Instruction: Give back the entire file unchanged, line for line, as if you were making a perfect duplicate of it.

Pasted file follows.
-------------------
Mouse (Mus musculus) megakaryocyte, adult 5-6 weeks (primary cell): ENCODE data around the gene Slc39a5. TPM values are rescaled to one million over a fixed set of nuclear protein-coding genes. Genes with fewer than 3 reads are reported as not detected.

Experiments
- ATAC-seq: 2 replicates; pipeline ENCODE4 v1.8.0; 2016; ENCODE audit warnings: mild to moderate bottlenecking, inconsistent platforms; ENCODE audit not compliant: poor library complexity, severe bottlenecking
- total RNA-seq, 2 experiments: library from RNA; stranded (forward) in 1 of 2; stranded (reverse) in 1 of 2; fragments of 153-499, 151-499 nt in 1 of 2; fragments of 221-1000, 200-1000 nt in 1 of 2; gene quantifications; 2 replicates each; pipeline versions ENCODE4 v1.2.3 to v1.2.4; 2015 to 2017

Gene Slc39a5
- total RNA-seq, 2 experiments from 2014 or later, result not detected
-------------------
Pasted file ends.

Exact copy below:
Mouse (Mus musculus) megakaryocyte, adult 5-6 weeks (primary cell): ENCODE data around the gene Slc39a5. TPM values are rescaled to one million over a fixed set of nuclear protein-coding genes. Genes with fewer than 3 reads are reported as not detected.

Experiments
- ATAC-seq: 2 replicates; pipeline ENCODE4 v1.8.0; 2016; ENCODE audit warnings: mild to moderate bottlenecking, inconsistent platforms; ENCODE audit not compliant: poor library complexity, severe bottlenecking
- total RNA-seq, 2 experiments: library from RNA; stranded (forward) in 1 of 2; stranded (reverse) in 1 of 2; fragments of 153-499, 151-499 nt in 1 of 2; fragments of 221-1000, 200-1000 nt in 1 of 2; gene quantifications; 2 replicates each; pipeline versions ENCODE4 v1.2.3 to v1.2.4; 2015 to 2017

Gene Slc39a5
- total RNA-seq, 2 experiments from 2014 or later, result not detected